It might be argued that the rationale behind such an award of attorney's fees is inapplicable where the debtor is the defendant instead of the plaintiff and asserts the Truth-in-Lending violation as a setoff to a suit on the underlying debt. We see no reason to make such a distinction. At least one case holds that attorney's fees are to be awarded where the debtor prevails on a counterclaim, Robert Levitan & Sons, Inc. v. Francis, 88 Misc.2d 125, 387 N.Y.S.2d 35 (1976), and we can see no significant difference between a setoff and a counterclaim in this context. Because of the Hayers' assertion of their Truth-in-Lending Act claim, the appellee, a large state-wide bank, has been alerted to its non-compliance with the federal act and will presumably take steps to ensure future compliance. The congressional policy of enforcement through private litigation will thus have been furthered by assertion of the Hayers' claim. We believe therefore that the court should have awarded them a reasonable attorney's fee.

The Hayers also argue that Alaska Rule of Civil Procedure 82, under which partial attorney's fees are awarded to the prevailing party as a matter of course, is in derogation of the Act and therefore should not have been utilized. We do not agree. The Truth-in-Lending Act provides that if a debtor raises a claim under the Act, as a partial defense, the debtor may be awarded a reasonable attorney's fee for successful assertion of that claim. However, success *477 on one claim does not necessarily make the debtor the prevailing party in the entire action, and need not preclude the court from awarding offsetting attorney's fees to the prevailing party under Alaska Rule of Civil Procedure 82. The congressional policy of encouraging private claims under the Truth-in-Lending Act would not be thwarted by such an award.

The Hayers' final contention is that the trial court should have found them, rather than the appellee, to be the prevailing party. The determination of which party has prevailed is a matter committed to the broad discretion of the trial court. Owen Jones & Sons, Inc. v. C.R. Lewis Co., 497 P.2d 312, 314 (Alaska 1972). See also, Alaska Placer Co. v. Lee, 553 P.2d 54, 63 (Alaska 1976). However, we do not reach the question of whether the court abused its discretion in this case since it is apparent that the court, in making its determination, relied solely on the fact that appellee received an affirmative recovery. Buza v. Columbia Lumber Co., 395 P.2d 511, 514 (Alaska 1964), does contain language which supports the trial court's approach. However, we made clear in Owen Jones & Sons, Inc., 497 P.2d at 313-14 that "it is not an immutable rule that the party who obtains an affirmative recovery must be considered the prevailing party." See also Alaska Placer Co., 553 P.2d at 63. Thus, the court erred in regarding this as inevitably determinative.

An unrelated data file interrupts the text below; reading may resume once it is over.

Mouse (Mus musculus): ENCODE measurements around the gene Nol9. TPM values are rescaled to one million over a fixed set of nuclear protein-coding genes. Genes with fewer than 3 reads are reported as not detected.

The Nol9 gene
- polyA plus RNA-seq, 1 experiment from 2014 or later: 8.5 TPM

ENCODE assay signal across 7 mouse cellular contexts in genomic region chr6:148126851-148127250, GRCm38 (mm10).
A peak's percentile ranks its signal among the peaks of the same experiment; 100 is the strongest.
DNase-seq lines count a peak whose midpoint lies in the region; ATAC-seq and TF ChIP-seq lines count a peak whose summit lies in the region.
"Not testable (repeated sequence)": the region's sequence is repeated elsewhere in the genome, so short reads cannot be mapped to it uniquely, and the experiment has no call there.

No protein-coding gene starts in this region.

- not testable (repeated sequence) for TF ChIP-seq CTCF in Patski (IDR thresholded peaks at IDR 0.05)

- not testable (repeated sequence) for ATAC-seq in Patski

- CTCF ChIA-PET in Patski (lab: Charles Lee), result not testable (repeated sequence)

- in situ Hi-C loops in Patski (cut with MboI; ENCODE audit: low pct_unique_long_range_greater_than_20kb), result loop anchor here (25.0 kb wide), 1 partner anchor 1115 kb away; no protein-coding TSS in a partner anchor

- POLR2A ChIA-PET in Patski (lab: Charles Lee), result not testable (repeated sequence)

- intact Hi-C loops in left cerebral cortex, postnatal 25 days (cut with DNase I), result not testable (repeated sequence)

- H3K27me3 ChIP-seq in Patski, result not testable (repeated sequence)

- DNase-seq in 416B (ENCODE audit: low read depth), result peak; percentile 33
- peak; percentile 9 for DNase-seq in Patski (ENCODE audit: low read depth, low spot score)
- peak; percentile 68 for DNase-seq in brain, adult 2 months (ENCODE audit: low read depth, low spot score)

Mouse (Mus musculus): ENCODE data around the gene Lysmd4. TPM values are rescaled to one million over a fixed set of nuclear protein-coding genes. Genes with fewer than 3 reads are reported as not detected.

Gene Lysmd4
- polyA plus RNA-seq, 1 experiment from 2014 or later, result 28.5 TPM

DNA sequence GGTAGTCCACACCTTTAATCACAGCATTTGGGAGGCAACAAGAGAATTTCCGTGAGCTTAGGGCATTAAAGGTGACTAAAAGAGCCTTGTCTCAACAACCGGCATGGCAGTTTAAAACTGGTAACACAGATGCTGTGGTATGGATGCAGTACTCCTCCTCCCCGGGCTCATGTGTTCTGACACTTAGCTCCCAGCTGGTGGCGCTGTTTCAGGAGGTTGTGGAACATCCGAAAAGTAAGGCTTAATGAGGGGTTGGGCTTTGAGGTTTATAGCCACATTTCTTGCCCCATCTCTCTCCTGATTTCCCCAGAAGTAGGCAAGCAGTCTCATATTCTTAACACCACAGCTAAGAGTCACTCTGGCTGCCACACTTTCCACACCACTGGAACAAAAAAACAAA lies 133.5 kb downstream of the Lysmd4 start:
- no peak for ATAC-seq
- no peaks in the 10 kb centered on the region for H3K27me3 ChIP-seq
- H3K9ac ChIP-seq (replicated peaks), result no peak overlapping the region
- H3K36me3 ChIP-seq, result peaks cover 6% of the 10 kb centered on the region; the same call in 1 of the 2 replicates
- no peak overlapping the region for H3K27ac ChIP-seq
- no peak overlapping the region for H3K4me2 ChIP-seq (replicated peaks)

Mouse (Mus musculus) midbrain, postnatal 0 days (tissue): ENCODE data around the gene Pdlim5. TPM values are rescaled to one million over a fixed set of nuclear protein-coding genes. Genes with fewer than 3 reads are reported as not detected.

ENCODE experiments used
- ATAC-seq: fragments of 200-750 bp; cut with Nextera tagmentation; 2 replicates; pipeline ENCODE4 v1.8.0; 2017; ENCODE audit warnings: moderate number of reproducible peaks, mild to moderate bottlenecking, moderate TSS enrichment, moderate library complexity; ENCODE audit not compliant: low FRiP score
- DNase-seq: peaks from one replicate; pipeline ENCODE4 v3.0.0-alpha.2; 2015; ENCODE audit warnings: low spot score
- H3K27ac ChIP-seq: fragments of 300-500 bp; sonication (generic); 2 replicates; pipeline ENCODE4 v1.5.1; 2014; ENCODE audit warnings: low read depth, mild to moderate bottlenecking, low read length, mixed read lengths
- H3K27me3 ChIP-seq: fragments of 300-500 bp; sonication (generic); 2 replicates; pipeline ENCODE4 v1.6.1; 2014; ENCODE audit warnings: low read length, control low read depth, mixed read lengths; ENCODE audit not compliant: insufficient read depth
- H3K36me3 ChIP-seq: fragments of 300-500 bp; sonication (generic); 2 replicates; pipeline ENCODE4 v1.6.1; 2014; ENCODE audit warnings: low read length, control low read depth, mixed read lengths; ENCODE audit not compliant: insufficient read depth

REVERSED AND REMANDED for a redetermination of interest, costs and attorney's fees consistent with this opinion.

BOOCHEVER, J., not participating.


[1] Civil Rule 82(a)(1) provides:

(a) Allowance to Prevailing Party as Costs.

(1) Unless the court, in its discretion, otherwise directs, the following schedule of attorney's fees will be adhered to in fixing such fees for the party recovering any money judgment therein, as part of the costs of the action allowed by law:


                                Without          Non-Contested
                    Contested    Trial
First   $2,000          25%        20%                15%
Next    $3,000          20%        15%                12.5%
Next    $5,000          15%        12.5%              10%
Over   $10,000          10%         7.5%               5%

Should no recovery be had, attorney's fees for the prevailing party may be fixed by the court as a part of the costs of the action, in its discretion, in a reasonable amount.

[2] See, e.g., Wachtel v. West, 476 F.2d 1062, 1065 (6th Cir.), cert. denied, 414 U.S. 874, 94 S. Ct. 161, 38 L. Ed. 2d 114 (1973); Chevalier v. Baird Savings Ass'n, 371 F. Supp. 1282, 1284 (E.D.Pa. 1974).